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Abstract

Exploration of this geothermal field was begun formally, though intermittently, in 1958; the first exploratory well was drilled in 1959, and official production of the first megawatts began in 1973. The commercial development of Cerro Prieto geothermics began with practically no previous experience. This explains the relatively long period between initial exploration, drilling, and power generation as compared with the development of similar fields in other countries and in Mexico itself.

Since 1958, but especially from the mid-sixties to the present, many studies have dealt with the Cerro Prieto geothermal field and its surroundings. The fact that more than 200 papers have been published in Mexico alone precludes even listing them here; foreign publications are at least as numerous, and unpublished reports of the Federal Commission on Electricity easily duplicate that amount as well.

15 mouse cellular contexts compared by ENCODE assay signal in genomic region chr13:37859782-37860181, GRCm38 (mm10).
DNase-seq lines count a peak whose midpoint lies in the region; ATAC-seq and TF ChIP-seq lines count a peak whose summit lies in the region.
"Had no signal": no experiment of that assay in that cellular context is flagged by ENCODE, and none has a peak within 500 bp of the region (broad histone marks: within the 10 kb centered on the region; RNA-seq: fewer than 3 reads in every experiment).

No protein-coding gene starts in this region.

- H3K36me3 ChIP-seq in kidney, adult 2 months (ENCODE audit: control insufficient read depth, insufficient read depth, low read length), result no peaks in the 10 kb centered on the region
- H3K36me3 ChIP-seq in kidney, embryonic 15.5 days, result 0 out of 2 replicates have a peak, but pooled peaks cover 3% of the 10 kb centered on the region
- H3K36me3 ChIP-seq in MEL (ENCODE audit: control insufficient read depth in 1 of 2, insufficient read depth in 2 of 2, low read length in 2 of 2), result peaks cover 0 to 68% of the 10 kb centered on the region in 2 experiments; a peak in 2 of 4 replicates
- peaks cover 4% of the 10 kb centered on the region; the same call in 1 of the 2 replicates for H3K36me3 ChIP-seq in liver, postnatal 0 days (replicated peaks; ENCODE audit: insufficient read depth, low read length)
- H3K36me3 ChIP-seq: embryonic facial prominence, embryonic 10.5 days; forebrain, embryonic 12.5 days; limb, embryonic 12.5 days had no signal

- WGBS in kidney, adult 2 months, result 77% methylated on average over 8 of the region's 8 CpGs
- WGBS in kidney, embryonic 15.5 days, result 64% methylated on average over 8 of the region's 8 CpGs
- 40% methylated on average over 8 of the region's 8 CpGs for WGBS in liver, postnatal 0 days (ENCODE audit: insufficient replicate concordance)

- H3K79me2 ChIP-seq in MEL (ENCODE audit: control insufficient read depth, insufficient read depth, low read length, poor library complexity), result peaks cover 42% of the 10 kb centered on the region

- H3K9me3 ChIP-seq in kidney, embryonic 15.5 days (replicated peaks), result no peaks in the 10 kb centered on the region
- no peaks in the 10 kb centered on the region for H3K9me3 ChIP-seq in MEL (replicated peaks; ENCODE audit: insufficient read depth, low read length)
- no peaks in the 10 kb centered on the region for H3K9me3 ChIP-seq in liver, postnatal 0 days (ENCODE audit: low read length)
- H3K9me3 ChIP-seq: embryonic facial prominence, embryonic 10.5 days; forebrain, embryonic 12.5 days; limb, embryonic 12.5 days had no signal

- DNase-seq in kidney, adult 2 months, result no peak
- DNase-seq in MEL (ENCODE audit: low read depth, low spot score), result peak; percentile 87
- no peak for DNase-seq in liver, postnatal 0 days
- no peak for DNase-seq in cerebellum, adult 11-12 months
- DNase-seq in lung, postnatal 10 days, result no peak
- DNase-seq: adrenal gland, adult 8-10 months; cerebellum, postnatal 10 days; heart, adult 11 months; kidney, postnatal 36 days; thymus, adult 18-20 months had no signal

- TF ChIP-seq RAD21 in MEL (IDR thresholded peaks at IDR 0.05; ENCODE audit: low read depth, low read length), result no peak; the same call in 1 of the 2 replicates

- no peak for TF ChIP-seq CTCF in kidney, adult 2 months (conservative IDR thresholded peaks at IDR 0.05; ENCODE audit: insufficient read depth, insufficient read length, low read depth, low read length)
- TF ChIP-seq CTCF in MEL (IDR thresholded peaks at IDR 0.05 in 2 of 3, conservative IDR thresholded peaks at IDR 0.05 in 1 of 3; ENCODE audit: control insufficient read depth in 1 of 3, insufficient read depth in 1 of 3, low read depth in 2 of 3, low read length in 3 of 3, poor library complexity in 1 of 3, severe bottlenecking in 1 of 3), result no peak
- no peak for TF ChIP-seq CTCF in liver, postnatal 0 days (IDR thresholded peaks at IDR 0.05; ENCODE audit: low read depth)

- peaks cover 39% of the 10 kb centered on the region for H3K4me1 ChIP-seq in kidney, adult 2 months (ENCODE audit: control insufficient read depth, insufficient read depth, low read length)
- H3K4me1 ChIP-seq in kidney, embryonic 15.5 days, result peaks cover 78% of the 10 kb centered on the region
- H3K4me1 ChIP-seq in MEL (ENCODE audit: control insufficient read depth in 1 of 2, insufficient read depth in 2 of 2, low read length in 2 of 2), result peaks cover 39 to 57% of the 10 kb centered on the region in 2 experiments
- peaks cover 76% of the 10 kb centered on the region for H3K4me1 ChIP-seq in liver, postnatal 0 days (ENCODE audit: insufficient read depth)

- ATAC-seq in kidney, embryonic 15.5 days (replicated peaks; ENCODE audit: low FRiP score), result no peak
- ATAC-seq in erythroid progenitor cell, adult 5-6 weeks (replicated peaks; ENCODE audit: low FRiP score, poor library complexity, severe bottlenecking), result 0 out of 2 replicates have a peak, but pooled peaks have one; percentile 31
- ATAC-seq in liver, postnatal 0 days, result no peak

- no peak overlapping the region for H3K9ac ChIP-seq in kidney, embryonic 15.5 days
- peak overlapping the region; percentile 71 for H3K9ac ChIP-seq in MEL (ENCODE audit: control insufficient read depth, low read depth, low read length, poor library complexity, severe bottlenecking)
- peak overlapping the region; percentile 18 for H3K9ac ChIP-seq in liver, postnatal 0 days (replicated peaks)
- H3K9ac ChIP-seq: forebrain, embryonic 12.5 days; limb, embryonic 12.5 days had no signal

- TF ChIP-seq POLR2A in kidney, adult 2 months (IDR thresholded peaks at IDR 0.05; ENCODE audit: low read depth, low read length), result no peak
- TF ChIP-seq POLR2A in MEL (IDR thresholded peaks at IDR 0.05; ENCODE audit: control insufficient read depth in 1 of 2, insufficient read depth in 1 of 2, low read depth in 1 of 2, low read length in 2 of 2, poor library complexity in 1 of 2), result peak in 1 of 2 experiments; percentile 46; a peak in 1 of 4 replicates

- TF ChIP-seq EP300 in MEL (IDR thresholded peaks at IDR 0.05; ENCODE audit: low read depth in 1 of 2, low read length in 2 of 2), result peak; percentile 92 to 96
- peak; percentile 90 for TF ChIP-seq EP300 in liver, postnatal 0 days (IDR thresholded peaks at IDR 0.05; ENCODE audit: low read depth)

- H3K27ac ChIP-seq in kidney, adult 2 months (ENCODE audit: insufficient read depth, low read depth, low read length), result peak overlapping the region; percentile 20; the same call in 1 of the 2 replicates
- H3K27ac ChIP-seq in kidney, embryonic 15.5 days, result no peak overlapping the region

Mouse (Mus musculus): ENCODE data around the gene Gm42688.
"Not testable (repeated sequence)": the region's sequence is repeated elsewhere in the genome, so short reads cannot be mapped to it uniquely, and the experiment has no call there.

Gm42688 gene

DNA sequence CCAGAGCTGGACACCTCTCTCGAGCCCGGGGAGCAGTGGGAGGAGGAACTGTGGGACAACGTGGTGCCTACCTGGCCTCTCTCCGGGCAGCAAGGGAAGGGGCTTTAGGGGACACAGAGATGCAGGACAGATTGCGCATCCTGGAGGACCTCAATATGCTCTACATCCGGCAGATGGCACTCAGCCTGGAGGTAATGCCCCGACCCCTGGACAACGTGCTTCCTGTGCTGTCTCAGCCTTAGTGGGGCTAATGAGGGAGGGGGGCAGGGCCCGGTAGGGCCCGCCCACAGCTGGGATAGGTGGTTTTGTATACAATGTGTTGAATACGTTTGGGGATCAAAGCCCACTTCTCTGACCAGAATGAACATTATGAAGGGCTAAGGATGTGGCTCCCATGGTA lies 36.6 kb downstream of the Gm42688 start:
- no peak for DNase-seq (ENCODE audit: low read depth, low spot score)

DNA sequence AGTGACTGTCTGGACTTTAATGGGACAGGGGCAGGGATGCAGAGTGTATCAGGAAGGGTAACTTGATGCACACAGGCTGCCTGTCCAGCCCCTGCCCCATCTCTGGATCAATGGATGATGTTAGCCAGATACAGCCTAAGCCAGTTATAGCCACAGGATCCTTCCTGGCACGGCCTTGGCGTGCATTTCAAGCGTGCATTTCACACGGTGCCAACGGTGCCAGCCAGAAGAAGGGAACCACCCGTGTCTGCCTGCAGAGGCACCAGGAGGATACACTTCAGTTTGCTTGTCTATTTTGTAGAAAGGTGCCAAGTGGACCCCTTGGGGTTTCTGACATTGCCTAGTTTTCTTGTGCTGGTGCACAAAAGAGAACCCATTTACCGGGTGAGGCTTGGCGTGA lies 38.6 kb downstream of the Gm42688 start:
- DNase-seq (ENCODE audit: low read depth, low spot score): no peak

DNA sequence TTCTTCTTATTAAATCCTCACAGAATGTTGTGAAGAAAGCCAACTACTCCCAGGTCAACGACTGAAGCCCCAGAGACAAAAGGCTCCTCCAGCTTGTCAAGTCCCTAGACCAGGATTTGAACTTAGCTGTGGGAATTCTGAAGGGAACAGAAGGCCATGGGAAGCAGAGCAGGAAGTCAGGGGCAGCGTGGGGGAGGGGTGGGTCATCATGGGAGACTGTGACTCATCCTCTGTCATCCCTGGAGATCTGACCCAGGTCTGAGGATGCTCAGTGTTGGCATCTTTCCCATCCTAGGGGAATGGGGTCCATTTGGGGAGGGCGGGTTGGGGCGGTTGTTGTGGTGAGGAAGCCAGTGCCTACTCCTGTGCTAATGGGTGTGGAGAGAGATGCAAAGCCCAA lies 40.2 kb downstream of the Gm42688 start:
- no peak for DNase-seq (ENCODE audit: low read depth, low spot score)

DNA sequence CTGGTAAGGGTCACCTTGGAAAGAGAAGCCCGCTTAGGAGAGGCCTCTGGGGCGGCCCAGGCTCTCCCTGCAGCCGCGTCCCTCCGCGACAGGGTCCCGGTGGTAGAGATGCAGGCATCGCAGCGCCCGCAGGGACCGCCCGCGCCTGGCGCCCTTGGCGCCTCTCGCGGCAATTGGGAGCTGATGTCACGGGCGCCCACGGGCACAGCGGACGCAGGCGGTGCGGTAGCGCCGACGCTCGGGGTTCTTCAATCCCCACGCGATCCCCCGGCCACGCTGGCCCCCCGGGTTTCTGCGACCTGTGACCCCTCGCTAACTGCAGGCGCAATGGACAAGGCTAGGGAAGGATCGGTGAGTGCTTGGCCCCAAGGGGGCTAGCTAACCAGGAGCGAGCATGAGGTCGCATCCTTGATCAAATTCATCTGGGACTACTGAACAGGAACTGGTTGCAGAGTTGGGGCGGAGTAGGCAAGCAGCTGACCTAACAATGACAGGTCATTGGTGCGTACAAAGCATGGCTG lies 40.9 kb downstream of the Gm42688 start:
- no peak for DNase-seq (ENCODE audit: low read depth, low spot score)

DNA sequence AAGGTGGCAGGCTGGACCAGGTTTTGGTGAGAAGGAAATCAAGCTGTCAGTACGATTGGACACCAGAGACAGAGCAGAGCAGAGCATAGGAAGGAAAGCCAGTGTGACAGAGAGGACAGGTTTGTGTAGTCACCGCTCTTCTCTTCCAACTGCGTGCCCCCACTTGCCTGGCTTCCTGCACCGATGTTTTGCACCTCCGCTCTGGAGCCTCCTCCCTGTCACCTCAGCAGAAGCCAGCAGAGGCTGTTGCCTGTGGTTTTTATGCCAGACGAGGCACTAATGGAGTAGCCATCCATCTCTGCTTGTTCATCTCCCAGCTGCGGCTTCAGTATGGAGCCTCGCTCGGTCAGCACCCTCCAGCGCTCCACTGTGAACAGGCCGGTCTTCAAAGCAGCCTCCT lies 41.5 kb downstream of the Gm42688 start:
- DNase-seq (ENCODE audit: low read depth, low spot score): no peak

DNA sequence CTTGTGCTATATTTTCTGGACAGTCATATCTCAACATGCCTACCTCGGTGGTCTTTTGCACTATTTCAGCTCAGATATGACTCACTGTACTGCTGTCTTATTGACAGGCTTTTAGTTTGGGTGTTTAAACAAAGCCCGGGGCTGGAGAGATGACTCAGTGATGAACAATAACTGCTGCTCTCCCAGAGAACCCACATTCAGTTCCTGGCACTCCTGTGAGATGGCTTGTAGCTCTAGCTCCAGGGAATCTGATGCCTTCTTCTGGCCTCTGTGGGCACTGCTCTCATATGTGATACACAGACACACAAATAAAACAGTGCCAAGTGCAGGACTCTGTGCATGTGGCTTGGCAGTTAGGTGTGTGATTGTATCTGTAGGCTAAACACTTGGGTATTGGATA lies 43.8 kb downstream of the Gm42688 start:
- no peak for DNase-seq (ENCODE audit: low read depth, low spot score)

Research on the Cerro Prieto field covers virtually all geoscientific disciplines: regional and local geology, structural and tectonic geology, regional and local geohydrology, subsurface geology, sedimentology, volcanology, fission-track dating, hydrothermal alteration, mineralogy, geological modeling, remote sensing, ground compaction and subsidence, determination of petrophysical properties, etc. Geophysical investigations cover resistivity, geophysical well-logging, gravity, reflection and refraction seismology, ground and aerial magnetometry, spontaneous potential, magnetotelluric analysis, microseismics, and precision gravimetry. Geochemical studies utilize geochemistry of surface shows, analysis of well fluids, geochemistry of gases, geothermometry, use of tracers, determination of radon in geothermal fluids, isotopic chemistry in fluids and minerals, and geochemical modeling. Drilling engineering covers types of pipes, cements and high-temperature drilling muds, well-completion techniques, and high

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